31. Oehler-Jänne C, Huguet F, Provencher S, Seifert B, Negretti L, Riener M-O, et al. HIV-specific differences in outcome of squamous cell carcinoma of the anal canal: a multicentric cohort study of HIV-positive patients receiving highly active antiretroviral therapy. J Clin Oncol. 2008;26:2550–7.

    Article  PubMed  Google Scholar 

  32. Susko M, Wang C-CJ, Lazar AA, Kim S, Laffan A, Feng M, et al. Factors Impacting Differential Outcomes in the Definitive Radiation Treatment of Anal Cancer Between HIV-Positive and HIV-Negative Patients. The oncologist. 2020. https://doi.org/10.1634/theoncologist.2019-0824.

  33. Cardenas ML, Spencer CR, Markovina S, DeWees TA, Mazur TR, Weiner AA, et al. Quantitative FDG-PET/CT predicts local recurrence and survival for squamous cell carcinoma of the anus. Adv Radiat Oncol. 2017;2:281–7.

    Article  PubMed  PubMed Central  Google Scholar 

  34. Bitterman DS, Grew D, Gu P, Cohen RF, Sanfilippo NJ, Leichman CG, et al. Comparison of anal cancer outcomes in public and private hospital patients treated at a single radiation oncology center. J Gastrointest Oncol. 2015;6:524–33.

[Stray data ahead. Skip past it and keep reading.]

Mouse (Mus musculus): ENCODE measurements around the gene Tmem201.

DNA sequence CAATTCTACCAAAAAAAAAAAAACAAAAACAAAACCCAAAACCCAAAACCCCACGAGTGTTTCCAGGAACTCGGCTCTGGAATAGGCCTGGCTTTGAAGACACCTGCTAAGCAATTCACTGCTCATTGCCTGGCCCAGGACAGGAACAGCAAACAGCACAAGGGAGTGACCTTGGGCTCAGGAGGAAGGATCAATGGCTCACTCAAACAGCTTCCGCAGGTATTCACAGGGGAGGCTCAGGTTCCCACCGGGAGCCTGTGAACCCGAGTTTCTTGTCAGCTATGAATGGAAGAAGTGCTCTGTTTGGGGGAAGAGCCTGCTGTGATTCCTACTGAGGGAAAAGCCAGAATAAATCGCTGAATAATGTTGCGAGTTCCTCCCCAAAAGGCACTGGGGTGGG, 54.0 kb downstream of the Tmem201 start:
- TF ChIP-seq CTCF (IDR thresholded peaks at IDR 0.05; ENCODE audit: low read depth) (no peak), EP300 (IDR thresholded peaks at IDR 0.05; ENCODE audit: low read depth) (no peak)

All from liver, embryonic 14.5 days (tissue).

PubMed  PubMed Central  Google Scholar 

  35. Fraunholz I, Rödel F, Kohler D, Diallo-Georgiopoulou M, Distel L, Falk S, et al. Epidermal growth factor receptor expression as prognostic marker in patients with anal carcinoma treated with concurrent chemoradiation therapy. Int J Radiat Oncol Biol Phys. 2013;86:901–7.

    Article  CAS  PubMed  Google Scholar 

  36. Schernberg A, Escande A, Rivin Del Campo E, Ducreux M, Nguyen F, Goere D, et al. Leukocytosis and neutrophilia predicts outcome in anal cancer. Radiother Oncol J Eur Soc Ther Radiol Oncol. 2017;122:137–45.

    Article  PubMed  Google Scholar 

  37. Hosni A, Han K, Le LW, Ringash J, Brierley J, Wong R, et al. The ongoing challenge of large anal cancers: prospective long term outcomes of intensity-modulated radiation therapy with concurrent chemotherapy. Oncotarget. 2018;9:20439–50.

    Article  PubMed  PubMed Central  Google Scholar 

  38. Oblak I, Cesnjevar M, Anzic M, Hadzic JB, Ermenc AS, Anderluh F, et al. The impact of anaemia on treatment outcome in patients with squamous cell carcinoma of anal canal and anal margin. Radiol Oncol. 2016;50:113–20.

    Article  PubMed  PubMed Central  CAS  Google Scholar 

  39. Ajani JA, Winter KA, Gunderson LL, Pedersen J, Benson AB, Thomas CR, et al. Prognostic factors derived from a prospective database dictate clinical biology of anal cancer: The intergroup trial (RTOG 98–11). Cancer. 2010;116:4007–13.

    Article  PubMed  Google Scholar 

  40. Bilimoria KY, Bentrem DJ, Rock CE, Stewart AK, Ko CY, Halverson A. Outcomes and Prognostic Factors for Squamous-Cell Carcinoma of the Anal Canal: Analysis of Patients From the National Cancer Data Base. Dis Colon Rectum. 2009;52:624–31.

    Article  PubMed  Google Scholar